I smiled back. Finn was talking to me. Out of everyone here, he was talking to me. He let go with one hand and grabbed the chain of my swing. The swing zig-zagged as he transferred his weight and I yelped and grabbed on with both hands to regain my balance as he jumped behind me.

‘Finn!’ said Megan and got off her swing in case she was next.

I was being pulled back on the swing and then he let go. It wasn’t hard, so I jumped off. I had the feeling if I sat there he would keep pushing until I was going really high and he would think it was funny and wouldn’t stop.

He caught the swing as it come back at him. We looked at each other and there was something… like a challenge. Similar to what had passed between Crystal and Jim. Unspoken but almost tangible, and it felt exciting and scary at the same time. I felt people looking over at us. He took a loping stride towards me. ‘I guess you’re going to tell me it’s time for maths now, right?’

I nodded. ‘Yep.’

‘Ok. I’ll be a good boy and do my homework,’ he mock-grumbled and with a flick of his head that said I should go with him, he started towards the high street. ‘Laters!’ He called out to Raff, who lazily raised a hand back. Crystal and I grinned at each other. I became aware of people’s eyes on me. After a couple of strides, Finn skipped sideways to say something I couldn’t hear to Oscar, who looked at me then Finn in a way that made me feel uncomfortable. They laughed and Finn was back, slinging an arm round my shoulders that I felt certain was for Oscar’s benefit. It felt weird and maybe he sensed that because a few seconds later he took his arm away and was hopping around me. He seemed to find it impossible to walk normally.

In the coffee shop, he sat next to me in a booth and we ordered lattes. Mine was a skinny, no sugar. He had two sugars. I got my books out.

‘We’re really going to do maths, aren’t we?’ said Finn.

‘That’s what you want to do isn’t it?’ I had moved on to gnawing the nail of my middle finger.

‘Not really,’ he grinned. ‘You’re such a swot.’ He laughed. ‘Do you do anything besides homework?’


‘Like what?’

‘I don’t know. I play tennis.’ I was on the team at school.

He rolled his eyes. ‘Anything outside of school.’

‘I just hang out with Crystal and that. And I draw. I like drawing.’ God, I sounded boring to myself. Our coffees came and I stirred mine for something to do.

‘Crystal’s cool. She knows how to have a good time,’ he said.

Yes Crystal is marvellous. And Crystal knows what she’s doing with boys. And I don’t. I must ask her what she and Raff talk about. Do they talk or do they just snog all the time? Oh God, I’m so out of my depth, I’m messing everything up. ‘Dancing.’ I said. ‘Me and Crystal make up dance routines and stuff.’ To take the heat off, I switched the subject to him and the flash mob. It turned out this was exactly the right thing to do as he was his own favourite subject. All I had to do was chime in with an occasional comment or question and he would gab away. I was grateful to him for making it easy for me.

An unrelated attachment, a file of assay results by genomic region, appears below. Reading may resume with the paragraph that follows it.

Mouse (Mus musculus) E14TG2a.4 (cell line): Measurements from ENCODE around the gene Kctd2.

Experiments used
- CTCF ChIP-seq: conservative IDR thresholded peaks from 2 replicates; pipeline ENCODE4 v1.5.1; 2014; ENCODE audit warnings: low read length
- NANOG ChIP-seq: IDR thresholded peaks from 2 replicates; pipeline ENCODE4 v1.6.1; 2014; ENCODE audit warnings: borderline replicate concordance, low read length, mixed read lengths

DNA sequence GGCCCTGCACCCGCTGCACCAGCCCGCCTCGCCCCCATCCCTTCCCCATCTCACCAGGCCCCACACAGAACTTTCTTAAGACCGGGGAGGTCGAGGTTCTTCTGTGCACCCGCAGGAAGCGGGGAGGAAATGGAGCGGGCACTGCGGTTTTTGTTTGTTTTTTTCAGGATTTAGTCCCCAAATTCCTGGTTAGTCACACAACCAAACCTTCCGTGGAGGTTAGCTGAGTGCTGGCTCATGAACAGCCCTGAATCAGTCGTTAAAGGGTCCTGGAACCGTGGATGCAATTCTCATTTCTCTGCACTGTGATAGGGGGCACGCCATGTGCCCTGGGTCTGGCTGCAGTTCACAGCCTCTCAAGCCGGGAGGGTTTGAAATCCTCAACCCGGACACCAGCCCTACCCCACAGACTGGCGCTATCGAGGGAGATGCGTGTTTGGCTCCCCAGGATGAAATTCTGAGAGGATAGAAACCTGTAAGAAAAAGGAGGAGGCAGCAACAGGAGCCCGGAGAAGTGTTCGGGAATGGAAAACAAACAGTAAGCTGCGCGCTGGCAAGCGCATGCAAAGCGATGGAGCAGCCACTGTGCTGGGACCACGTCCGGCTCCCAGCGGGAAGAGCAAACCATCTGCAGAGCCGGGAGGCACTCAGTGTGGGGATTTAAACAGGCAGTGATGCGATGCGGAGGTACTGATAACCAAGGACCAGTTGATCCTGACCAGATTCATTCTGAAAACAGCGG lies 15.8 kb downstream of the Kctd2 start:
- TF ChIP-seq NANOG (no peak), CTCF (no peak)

A few others from school were in the coffee shop and Jesse and Tom who had been over the park. They nodded to us but didn’t sit in our booth. And it would, forever more, be Our Booth, I thought dreamily as Finn chatted away about the various scrapes he’d got into.

‘It’s not at all wise to go around unchaperoned, my dear.’ My jaw dropped as I looked up at a concerned looking Emily, in an enormous hat. Strangely, she looked about 10 years younger than when I last saw her.

I groaned and looked down into my latte. ‘Oh god.’

‘What’s up? You all right?’ said Finn.

I looked at Emily. Finn followed my gaze.

‘Really, a girl’s reputation can be so easily sullied. I shall sit with you.’

I’d be a laughing stock. I glanced at Finn, waiting for the mockery. He would be pulling prim faces and mimicking ‘A girl’s reputation can be so easily sullied.’ He would make a swift exit, call Raff or Oscar and have a good laugh and it would be all round school – the old-fashioned posh bird that insisted on sitting with Liv to protect her honour and ensure she didn’t lose her cherry over a quadratic equation. It couldn’t have been worse if mum had come in and sat down.

Finn looked round the café like he hadn’t noticed that Emily was sitting down opposite him, placing her handbag carefully beside her and adjusting her hat with gloved hands.

He looked back at me. ‘What’s up?’ I looked at Emily and he followed my gaze but looked through her, over the seat towards the front of the café, turned back to me and repeated: ‘What?’

‘Um. I thought we had company.’